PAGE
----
The presence of certain factors may increase the risks for someone developing an AUD as well. These factors may include the age someone starts drinking, family history or genetics, as well as environmental factors. Adolescents and young adults have brains that haven’t finished developing, which may increase the likelihood of poor judgment calls, susceptibility to peer pressure, and increased risk-taking behavior. This can include episodes of underage drinking, or binge drinking. The CDC published an estimate stating that young adults who start drinking before the age of 15 were five times more likely to develop an alcohol abuse or dependence in their lifetime than their peers who waited until the legal drinking age to take their first drink.Researchers hotly debate whether genetics or environmental factors play a bigger role in the potential for developing an AUD, with the most current research agreeing that both play an equal role, as reported by the National Institute of Health (NIH). Alcoholism does tend to run in families, and research indicates that a family history of an AUD may increase the potential risk for someone developing an AUD in the future. Environmental factors, such as socioeconomics, familial support, and stress levels, can all lead to the onset of an AUD as well.

Gender may also be a factor, as men seem to be more likely to engage in risk-taking behavior, including episodes of binge drinking. According to the CDC, men who reported drinking in the past month were twice as likely as women to engage in episodes of binge drinking, for instance. Binge and heavy drinking increase the risks for developing an AUD.

Getting Help

Obtaining the proper care and treatment for an AUD can significantly increase quality of life and decrease health risks. That being said, only about 8.4 percent of American adults who needed treatment for an AUD in 2012 received the care they needed at a specialized facility, according to the National Institute of Health (NIH). Alcohol treatment often starts with detox, which is the process of safely purging toxins from the body, sometimes with the use of pharmaceuticals to manage withdrawal symptoms.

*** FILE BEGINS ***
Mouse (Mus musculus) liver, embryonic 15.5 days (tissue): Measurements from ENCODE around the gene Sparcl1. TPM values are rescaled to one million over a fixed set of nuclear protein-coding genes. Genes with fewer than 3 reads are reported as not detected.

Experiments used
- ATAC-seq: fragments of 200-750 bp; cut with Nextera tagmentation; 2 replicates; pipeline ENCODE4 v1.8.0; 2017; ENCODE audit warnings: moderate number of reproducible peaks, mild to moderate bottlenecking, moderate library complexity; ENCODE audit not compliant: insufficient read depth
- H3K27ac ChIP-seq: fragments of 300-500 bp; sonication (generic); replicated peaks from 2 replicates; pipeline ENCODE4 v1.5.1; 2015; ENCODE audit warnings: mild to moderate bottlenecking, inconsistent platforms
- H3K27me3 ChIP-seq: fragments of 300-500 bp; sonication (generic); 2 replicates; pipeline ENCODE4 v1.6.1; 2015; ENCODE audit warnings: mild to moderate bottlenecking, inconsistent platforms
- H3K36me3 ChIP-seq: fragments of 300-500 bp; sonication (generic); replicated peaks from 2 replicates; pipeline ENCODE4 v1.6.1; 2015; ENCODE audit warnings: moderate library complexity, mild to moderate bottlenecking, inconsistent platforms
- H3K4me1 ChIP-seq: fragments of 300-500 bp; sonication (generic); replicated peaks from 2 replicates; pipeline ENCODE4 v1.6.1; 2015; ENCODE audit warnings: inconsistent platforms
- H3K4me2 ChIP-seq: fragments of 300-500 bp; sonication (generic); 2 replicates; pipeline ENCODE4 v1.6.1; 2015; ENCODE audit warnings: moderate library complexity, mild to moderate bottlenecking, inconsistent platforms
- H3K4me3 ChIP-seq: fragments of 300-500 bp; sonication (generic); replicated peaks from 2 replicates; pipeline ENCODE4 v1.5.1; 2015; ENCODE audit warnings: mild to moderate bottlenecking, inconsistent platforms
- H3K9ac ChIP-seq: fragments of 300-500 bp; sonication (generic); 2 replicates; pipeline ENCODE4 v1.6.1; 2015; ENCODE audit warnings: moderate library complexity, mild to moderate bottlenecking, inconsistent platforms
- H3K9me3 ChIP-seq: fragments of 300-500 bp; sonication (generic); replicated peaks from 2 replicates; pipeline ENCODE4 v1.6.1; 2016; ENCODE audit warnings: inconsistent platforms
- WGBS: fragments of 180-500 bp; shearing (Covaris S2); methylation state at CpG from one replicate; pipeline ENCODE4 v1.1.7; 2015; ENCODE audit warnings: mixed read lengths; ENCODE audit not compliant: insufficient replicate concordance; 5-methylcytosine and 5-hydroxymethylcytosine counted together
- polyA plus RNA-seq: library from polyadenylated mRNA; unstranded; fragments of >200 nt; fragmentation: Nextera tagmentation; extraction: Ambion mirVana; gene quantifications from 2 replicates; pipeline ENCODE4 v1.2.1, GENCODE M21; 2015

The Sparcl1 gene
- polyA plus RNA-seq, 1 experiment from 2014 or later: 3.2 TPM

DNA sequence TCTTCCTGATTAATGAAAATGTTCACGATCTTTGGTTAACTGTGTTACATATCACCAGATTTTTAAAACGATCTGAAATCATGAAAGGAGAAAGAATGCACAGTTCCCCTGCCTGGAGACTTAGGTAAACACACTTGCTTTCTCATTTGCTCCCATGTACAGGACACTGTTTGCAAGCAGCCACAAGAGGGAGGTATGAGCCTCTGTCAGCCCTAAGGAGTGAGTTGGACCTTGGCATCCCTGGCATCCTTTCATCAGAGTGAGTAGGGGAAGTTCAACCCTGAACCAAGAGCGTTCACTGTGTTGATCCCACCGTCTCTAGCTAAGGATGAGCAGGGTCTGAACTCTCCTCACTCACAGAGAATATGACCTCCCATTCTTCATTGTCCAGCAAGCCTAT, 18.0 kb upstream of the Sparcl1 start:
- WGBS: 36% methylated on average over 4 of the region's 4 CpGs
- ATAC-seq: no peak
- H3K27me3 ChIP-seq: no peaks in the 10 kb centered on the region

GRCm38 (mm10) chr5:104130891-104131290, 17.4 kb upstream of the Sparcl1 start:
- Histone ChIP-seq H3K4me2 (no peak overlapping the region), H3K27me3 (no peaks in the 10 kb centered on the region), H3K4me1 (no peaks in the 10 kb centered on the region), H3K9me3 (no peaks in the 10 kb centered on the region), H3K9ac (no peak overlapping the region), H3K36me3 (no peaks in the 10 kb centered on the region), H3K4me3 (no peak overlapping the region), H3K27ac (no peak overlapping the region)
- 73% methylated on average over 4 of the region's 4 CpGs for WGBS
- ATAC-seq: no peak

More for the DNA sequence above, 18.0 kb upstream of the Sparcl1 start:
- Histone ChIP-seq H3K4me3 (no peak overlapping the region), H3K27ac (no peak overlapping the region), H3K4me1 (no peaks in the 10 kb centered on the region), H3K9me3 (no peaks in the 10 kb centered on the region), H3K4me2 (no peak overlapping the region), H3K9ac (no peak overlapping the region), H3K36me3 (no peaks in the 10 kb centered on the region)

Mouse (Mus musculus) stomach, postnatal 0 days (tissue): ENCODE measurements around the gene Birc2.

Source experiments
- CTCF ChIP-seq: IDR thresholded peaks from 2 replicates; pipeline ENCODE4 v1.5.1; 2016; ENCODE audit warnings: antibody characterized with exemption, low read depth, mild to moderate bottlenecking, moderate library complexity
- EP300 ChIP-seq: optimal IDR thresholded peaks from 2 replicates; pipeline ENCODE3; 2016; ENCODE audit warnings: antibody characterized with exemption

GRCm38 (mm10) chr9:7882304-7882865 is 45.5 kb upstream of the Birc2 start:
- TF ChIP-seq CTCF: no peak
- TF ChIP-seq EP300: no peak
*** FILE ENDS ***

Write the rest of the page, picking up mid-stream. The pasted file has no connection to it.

Orlando Recovery Center offers state-of-the-art detox, providing medical care 24 hours a day. Patients will learn coping mechanisms and new life skills in group and individual therapy sessions during the psychotherapeutic portion of treatment. The road to recovery starts with a simple phone call. Pick up the phone and contact us today.

Medical Disclaimer: Orlando Recovery Center aims to improve the quality of life for people struggling with a substance use or mental health disorder with fact-based content about the nature of behavioral health conditions, treatment options and their related outcomes. We publish material that is researched, cited, edited and reviewed by licensed medical professionals. The information we provide is not intended to be a substitute for professional medical advice, diagnosis or treatment. It should not be used in place of the advice of your physician or other qualified healthcare provider.